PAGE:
Release Date: Sep 10, 2013
Record label: Ultra
Genre(s): House, Club/Dance, EDM
The big pre-release bullet point dealt out for Kaskade's 2013 effort Atmosphere was that the house/EDM producer was "experimenting with classical music" and that this one was certifiably "eclectic. " By EDM standards, this up, down, up again, etc. album makes the latter point true, but the "classical" part is an oversell, as the plush "No One Knows Who We Are" is filled with strings, but it's more Montovani or Mancini than Mozart, and all the other organic or academic moments of the album are equally soundtrack-like.
The word atmosphere evokes a snapshot of beautiful multicolored clouds of gases suspended by gravity. Envision an accompanying soundtrack to complement that vivid portrait, and the ideal musical representation includes gentle, more delicate sounds. The timbre is describable as celestial, mellow, and bright. Kaskade’s 2013 album, Atmosphere, matches those aforementioned depictions.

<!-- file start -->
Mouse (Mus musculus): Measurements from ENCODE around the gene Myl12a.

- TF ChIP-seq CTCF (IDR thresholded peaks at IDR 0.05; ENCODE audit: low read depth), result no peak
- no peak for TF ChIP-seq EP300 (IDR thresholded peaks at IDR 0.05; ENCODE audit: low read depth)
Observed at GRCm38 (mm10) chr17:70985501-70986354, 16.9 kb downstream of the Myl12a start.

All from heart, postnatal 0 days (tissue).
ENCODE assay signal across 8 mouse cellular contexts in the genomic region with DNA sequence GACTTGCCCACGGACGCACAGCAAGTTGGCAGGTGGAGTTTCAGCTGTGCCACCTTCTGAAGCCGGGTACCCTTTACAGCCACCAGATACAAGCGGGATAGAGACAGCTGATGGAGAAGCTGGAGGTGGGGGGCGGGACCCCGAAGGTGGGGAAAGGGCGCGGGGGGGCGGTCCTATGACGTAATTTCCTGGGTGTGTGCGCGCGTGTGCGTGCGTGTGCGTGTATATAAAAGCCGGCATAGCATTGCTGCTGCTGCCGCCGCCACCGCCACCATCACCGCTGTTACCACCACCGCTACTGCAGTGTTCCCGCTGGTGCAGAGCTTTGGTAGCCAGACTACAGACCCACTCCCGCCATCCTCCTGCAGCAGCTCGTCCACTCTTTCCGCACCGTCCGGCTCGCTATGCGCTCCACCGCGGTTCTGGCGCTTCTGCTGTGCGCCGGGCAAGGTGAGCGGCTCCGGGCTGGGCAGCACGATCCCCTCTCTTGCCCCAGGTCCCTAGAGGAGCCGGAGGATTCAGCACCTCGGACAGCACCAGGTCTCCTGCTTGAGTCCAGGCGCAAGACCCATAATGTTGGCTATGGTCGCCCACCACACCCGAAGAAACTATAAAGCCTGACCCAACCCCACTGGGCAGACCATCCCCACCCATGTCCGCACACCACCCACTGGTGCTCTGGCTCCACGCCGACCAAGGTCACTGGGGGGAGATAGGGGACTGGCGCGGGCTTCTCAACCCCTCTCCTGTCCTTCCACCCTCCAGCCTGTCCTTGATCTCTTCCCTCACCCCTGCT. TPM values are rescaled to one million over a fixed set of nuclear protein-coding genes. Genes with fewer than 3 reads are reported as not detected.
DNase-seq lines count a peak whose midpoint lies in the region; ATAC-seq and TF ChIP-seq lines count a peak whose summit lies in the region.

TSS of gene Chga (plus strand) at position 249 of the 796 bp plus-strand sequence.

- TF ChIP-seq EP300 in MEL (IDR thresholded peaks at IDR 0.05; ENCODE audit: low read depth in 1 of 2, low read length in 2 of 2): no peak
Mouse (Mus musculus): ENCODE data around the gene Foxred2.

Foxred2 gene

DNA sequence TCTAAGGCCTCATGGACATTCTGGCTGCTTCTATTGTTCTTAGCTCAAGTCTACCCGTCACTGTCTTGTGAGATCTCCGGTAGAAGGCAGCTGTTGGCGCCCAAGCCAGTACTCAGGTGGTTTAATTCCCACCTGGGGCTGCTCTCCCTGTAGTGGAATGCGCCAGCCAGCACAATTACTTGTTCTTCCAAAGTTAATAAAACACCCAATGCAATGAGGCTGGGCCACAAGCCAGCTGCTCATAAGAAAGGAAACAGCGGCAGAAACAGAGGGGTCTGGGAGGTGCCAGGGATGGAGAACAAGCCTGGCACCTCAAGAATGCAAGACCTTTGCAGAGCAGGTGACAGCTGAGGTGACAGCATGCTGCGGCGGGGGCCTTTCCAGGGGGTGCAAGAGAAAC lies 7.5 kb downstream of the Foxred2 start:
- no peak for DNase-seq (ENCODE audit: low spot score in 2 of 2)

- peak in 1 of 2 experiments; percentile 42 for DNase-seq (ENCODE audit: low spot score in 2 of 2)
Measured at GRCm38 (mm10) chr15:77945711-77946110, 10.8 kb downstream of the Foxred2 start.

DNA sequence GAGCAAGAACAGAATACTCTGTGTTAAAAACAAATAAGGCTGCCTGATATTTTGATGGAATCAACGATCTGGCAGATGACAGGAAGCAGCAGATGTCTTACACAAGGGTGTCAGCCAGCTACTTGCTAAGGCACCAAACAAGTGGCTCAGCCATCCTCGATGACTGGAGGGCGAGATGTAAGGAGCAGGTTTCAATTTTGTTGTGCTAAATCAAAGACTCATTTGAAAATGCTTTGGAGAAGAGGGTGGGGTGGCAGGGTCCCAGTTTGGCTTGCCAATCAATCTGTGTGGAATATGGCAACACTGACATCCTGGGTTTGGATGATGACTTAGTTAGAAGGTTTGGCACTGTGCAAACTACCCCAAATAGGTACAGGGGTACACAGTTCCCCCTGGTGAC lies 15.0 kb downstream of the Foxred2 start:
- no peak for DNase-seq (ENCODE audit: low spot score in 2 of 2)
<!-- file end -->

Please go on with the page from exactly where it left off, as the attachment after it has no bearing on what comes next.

Over the last decade, Kaskade (aka Ryan Raddon) has gone from being a San Francisco deep house producer with a knack for pop melodies to one of the world's biggest EDM superstars. On Atmosphere, Raddon tries to reconcile his stadium status with his underground roots, but the results are confusing. It's rare to hate one half of an album so much while genuinely enjoying the other.
Kaskade (a.k.a. Ryan Raddon, DJ-producer) is a 42-year-old dance-music veteran in an EDM moment rampant with raging teenage converts, and a practicing Mormon in a traditionally drug-fueled scene. No wonder the music on his eighth album would try to incorporate opposites, fusing big gulps of arena-ready whoosh (dude headlined the Staples Center) with more refined textures that reflect his roots in San Francisco's deep house scene.
Since his most recent double-album “Fire & Ice,” Kaskade has become shorthand for the arrival of stadium-sized EDM shows in America. After a decade honing his pointedly emotional, populist sound, he was the first dance act to headline Staples Center, and topped bills at most of the major EDM fests in America. That’s been great for his career -- but what does becoming a genre figurehead mean for your actual music? On “Atmosphere,” it means getting more musical -- some of these tracks barely flirt with dance beats at all.